A new report featuring testimony from civilians, who’ve been victims of the US drone war in Pakistan, thoroughly examines what it is like for Pakistanis to live under drones. The International Human Rights and Conflict Resolution Clinic of Stanford Law School and the Global Justice Clinic at the New York University School of Law spent nine months conducting research and spoke with individuals, like Waziris, who agreed to be interviewed for the report and traveled long distances to share firsthand accounts, despite significant risks.
The report, “Living Under Drones,” directly challenges the “dominant narrative” that United States drones in Pakistan are a “surgically precise and effective tool that makes the US safer by enabling ‘targeted killings’ of terrorists, with minimal downsides or collateral impacts.” It calls this “narrative” false and flatly states that, although civilian casualties are “rarely acknowledged by the US government, there is significant evidence that US drone strikes have injured and killed civilians.” It suggests publicly available evidence that strikes make the US safer is “ambiguous at best” and considers the legality of the strikes to be “doubtful.”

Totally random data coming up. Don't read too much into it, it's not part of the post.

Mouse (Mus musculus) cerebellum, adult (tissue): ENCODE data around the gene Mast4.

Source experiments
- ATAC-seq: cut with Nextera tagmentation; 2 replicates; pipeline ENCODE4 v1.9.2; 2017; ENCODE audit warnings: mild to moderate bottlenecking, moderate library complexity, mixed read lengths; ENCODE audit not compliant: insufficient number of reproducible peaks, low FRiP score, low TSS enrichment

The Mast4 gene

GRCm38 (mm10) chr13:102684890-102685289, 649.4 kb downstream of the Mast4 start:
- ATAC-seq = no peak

It breaks new ground is in the section of the report where it illuminates the “considerable and under-accounted for harm to the daily lives of ordinary civilians, beyond death and physical injury.” This section, Chapter 3, contains “firsthand narrative accounts of three specific drone strikes.” It also explores the “broader impacts of drone surveillance and strikes in North Waziristan.